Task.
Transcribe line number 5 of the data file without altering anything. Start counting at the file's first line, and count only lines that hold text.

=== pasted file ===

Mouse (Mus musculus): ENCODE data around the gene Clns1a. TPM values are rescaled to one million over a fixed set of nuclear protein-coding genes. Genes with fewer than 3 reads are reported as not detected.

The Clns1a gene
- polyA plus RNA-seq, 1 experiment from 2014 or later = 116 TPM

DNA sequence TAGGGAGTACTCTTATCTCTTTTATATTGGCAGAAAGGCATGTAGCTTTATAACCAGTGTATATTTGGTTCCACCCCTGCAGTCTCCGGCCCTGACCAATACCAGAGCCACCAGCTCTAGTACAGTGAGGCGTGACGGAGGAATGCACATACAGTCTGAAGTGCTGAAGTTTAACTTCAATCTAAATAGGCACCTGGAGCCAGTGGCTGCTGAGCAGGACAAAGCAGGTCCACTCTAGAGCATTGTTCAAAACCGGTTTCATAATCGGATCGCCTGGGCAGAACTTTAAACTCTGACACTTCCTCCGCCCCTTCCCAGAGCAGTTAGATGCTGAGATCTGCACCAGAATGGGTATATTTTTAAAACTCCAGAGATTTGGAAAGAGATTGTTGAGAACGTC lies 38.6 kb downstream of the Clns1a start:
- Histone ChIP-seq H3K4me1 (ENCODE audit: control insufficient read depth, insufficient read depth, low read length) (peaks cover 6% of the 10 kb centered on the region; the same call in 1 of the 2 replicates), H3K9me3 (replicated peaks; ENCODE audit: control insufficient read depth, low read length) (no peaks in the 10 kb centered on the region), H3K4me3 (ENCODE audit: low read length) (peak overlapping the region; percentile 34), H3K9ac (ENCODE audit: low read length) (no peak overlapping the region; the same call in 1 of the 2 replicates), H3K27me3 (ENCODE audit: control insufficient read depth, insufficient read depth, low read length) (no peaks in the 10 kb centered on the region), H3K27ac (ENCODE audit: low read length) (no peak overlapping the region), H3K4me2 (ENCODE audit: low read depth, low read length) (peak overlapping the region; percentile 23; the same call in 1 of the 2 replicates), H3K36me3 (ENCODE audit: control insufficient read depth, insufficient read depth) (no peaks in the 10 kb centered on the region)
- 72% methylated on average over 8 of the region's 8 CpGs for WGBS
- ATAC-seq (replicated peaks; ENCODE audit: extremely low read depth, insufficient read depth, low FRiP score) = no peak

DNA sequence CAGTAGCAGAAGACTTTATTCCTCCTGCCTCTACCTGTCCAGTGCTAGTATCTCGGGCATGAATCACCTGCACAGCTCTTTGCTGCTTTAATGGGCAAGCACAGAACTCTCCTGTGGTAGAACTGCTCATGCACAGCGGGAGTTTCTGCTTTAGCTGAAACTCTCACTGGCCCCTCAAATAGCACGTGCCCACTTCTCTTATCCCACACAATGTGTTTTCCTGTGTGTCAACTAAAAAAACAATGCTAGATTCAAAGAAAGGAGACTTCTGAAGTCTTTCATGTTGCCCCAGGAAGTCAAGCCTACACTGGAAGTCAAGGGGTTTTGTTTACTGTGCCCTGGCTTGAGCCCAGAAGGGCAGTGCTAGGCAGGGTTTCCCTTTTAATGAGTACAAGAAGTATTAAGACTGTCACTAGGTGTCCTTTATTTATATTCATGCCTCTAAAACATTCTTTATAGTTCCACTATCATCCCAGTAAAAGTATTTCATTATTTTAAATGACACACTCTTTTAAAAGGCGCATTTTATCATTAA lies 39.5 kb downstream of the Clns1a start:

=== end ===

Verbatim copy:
- Histone ChIP-seq H3K4me1 (ENCODE audit: control insufficient read depth, insufficient read depth, low read length) (peaks cover 6% of the 10 kb centered on the region; the same call in 1 of the 2 replicates), H3K9me3 (replicated peaks; ENCODE audit: control insufficient read depth, low read length) (no peaks in the 10 kb centered on the region), H3K4me3 (ENCODE audit: low read length) (peak overlapping the region; percentile 34), H3K9ac (ENCODE audit: low read length) (no peak overlapping the region; the same call in 1 of the 2 replicates), H3K27me3 (ENCODE audit: control insufficient read depth, insufficient read depth, low read length) (no peaks in the 10 kb centered on the region), H3K27ac (ENCODE audit: low read length) (no peak overlapping the region), H3K4me2 (ENCODE audit: low read depth, low read length) (peak overlapping the region; percentile 23; the same call in 1 of the 2 replicates), H3K36me3 (ENCODE audit: control insufficient read depth, insufficient read depth) (no peaks in the 10 kb centered on the region)